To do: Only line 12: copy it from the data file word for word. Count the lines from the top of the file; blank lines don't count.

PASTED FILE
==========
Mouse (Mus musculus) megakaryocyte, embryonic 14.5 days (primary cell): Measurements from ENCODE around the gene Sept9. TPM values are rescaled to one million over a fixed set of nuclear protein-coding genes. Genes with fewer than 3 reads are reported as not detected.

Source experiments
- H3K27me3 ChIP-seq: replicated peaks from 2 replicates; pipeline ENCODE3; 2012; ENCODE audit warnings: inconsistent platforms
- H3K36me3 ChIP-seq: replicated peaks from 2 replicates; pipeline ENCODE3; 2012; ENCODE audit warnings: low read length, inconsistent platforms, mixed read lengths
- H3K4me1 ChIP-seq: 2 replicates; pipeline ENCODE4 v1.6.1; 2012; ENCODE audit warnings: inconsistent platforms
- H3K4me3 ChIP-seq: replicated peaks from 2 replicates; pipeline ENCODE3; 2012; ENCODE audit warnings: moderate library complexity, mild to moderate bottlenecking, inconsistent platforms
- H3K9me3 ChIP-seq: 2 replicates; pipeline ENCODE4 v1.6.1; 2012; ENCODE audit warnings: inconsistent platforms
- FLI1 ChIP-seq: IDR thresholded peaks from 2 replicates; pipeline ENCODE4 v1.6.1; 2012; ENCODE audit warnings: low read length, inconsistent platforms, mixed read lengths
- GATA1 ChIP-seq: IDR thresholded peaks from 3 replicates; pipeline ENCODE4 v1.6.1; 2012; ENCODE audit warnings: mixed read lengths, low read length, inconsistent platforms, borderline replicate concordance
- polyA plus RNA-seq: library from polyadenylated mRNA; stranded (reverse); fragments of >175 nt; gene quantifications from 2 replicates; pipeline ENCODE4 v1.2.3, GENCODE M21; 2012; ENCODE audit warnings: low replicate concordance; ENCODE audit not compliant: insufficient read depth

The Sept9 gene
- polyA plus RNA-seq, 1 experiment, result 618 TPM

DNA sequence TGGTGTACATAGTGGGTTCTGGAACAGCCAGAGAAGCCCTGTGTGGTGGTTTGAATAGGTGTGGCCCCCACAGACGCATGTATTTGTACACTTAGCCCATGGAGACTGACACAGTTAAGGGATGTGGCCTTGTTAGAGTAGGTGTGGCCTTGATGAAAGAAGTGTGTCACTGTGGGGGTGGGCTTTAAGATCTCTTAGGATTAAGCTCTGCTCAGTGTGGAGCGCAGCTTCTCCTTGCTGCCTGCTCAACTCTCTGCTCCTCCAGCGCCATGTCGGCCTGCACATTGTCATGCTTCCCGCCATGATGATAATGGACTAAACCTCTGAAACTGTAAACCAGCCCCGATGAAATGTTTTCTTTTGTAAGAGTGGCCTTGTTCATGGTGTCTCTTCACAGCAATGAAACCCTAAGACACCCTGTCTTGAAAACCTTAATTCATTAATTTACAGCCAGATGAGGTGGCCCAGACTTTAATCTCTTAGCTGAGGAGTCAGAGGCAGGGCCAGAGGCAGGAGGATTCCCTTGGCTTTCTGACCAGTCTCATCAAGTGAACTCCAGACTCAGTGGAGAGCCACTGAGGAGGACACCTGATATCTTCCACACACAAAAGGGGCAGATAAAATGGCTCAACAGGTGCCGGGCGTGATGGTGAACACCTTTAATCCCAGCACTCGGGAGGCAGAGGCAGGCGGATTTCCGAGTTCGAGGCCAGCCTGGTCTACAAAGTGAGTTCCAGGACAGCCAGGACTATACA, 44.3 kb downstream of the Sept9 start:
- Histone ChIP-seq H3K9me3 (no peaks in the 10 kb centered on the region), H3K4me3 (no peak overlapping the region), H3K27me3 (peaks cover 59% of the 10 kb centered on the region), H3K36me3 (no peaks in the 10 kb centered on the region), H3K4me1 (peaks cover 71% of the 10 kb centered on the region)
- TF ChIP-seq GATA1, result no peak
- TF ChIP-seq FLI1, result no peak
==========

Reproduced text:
- polyA plus RNA-seq, 1 experiment, result 618 TPM